- Babylon 5: On the station itself, this job would typically fall to Lieutenant Corwin (in the first season, it alternated between him and an un-named Bridge Bunny.) If Sheridan or Sinclair was in Command and Control, this job would instead go to Commander Ivanova. When traveling out and about aboard one ship or another, this job would fall to whichever character was serving as The Lancer for that mission (Lennier or Marcus, usually).
- Band of Brothers: T-4 George Luz, Easy Company's radioman who also doubles as the resident jokester / Pop-Cultured Badass.
- Battlestar Galactica originally had Commander Adama's daughter Athena in this role in the original series. In the reboot, the job was performed by Corporal (later Lieutenant) Dualla, as well as her replacement, Hoshi.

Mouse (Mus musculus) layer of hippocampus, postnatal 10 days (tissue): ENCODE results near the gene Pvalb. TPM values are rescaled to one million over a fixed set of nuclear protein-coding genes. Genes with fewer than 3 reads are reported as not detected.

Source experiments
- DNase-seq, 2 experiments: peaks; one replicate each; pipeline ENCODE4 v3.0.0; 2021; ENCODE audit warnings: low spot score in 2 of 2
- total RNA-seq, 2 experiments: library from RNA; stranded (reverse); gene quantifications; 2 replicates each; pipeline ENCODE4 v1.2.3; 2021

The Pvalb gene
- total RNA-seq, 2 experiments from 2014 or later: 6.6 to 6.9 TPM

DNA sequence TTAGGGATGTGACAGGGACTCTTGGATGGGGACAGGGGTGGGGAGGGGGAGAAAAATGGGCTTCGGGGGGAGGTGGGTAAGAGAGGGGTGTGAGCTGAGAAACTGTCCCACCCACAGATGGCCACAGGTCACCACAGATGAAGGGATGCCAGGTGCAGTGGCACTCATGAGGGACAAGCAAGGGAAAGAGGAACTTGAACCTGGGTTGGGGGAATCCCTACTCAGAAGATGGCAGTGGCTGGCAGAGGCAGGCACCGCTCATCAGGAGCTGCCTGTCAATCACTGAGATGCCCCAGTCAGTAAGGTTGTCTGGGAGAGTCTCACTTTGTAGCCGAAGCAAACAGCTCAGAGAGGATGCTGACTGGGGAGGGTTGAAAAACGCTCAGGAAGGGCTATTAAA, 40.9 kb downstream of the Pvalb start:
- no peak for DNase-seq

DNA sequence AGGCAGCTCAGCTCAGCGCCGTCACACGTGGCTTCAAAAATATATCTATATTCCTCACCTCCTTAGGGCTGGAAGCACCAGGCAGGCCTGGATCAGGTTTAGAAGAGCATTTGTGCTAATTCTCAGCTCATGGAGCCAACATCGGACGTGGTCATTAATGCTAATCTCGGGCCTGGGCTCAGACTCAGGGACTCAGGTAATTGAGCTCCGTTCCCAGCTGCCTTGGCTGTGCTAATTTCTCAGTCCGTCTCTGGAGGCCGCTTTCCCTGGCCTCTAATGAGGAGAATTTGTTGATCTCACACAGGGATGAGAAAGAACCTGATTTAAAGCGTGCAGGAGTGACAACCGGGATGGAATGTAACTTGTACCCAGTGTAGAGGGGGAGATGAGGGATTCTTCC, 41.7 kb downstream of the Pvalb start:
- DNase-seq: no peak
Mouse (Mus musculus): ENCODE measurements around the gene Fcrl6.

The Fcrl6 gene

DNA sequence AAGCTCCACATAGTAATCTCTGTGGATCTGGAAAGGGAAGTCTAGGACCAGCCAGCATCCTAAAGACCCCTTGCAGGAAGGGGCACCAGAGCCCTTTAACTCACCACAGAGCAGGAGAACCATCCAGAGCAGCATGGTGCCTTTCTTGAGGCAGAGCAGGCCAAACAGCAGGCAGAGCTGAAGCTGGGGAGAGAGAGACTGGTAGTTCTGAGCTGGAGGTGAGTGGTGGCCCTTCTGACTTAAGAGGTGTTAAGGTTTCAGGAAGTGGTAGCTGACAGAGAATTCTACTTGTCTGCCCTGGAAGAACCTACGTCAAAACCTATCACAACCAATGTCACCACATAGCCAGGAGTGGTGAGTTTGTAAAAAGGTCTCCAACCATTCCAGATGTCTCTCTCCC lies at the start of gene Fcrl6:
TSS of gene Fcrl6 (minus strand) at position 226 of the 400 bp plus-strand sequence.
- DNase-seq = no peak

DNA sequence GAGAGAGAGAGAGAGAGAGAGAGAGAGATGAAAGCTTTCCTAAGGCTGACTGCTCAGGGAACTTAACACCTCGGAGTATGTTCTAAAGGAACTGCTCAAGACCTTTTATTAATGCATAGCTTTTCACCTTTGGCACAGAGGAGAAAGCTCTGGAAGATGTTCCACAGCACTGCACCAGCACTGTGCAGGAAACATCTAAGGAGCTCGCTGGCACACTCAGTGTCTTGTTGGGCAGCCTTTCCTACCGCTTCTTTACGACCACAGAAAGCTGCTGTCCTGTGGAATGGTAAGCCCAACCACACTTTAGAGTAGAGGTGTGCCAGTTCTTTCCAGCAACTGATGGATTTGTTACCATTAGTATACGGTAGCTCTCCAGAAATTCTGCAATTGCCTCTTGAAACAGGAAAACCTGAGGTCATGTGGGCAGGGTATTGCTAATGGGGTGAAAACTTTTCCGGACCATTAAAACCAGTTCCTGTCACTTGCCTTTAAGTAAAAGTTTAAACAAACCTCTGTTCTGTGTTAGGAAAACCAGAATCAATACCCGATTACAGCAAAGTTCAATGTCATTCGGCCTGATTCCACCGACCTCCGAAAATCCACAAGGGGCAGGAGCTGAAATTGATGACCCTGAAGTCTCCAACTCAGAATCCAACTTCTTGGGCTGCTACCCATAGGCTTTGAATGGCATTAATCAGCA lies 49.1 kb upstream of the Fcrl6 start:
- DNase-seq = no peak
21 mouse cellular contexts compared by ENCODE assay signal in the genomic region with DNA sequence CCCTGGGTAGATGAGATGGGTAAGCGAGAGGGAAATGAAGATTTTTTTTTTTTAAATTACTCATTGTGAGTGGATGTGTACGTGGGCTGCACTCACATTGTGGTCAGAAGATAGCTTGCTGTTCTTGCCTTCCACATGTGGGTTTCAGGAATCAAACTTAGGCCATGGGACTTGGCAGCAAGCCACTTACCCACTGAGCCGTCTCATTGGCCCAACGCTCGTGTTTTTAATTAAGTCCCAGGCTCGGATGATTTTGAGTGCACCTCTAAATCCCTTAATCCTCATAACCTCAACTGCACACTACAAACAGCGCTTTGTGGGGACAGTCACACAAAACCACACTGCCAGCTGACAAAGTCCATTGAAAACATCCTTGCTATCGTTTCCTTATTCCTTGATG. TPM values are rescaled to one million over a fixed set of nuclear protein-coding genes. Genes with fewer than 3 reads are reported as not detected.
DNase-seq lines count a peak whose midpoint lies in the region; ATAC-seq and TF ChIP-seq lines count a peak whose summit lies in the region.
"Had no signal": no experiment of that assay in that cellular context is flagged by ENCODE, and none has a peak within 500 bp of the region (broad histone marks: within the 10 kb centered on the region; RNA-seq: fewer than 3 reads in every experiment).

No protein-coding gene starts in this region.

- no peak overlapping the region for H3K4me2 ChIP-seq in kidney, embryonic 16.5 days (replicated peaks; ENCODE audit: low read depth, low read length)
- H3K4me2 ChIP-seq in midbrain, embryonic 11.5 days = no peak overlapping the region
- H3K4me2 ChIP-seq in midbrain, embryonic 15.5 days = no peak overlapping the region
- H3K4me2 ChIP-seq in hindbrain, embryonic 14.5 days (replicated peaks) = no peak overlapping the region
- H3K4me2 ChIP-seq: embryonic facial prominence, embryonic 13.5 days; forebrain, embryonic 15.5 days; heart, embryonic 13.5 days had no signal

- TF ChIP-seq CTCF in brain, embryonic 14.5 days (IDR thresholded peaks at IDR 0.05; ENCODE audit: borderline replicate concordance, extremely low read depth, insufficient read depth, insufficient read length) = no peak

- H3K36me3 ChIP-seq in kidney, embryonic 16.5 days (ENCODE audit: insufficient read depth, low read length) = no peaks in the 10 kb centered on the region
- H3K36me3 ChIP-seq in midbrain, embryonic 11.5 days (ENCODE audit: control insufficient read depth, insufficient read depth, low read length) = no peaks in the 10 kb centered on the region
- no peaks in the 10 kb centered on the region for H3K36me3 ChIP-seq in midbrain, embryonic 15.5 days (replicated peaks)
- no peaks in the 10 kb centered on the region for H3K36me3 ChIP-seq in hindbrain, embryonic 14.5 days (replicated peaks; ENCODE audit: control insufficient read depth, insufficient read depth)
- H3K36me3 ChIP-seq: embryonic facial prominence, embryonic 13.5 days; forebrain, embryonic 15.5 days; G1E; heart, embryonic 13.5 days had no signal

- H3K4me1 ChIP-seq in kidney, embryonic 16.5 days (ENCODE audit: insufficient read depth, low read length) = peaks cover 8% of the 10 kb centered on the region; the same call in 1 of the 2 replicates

- Generation Kill: Cpl. Ray Person, the best RTO in Bravo Company. That said, since he was also Bravo 2-1's driver, Sgt Colbert ended up filling this role for the vehicles' occupants most of the time, communicating with Lt. Fick and relaying new information to the men riding with him.
- In M*A*S*H, Radar was usually called up on to operate the communications equipment
- Star Trek
- Star Trek: The Original Series brings us one of the most famous examples, Lieutenant Uhura. In the Star Trek Expanded Universe and the 2009 film she is also a xenolinguistics expert.
- Star Trek: The Next Generation: This was the original duty for Worf, perhaps owing to his bicultural background.
- Star Trek: Voyager: Harry Kim got a battlefield promotion to chief communications officer, despite only being (perpetually) an ensign.
- Star Trek: Enterprise: Hoshi Sato handled communications. Her linguistics expertise also came into play because the Universal Translator was still a work-in-progress. She was also responsible for Subspace Ansible equipment, which allowed the Enterprise to communicate back to Earth.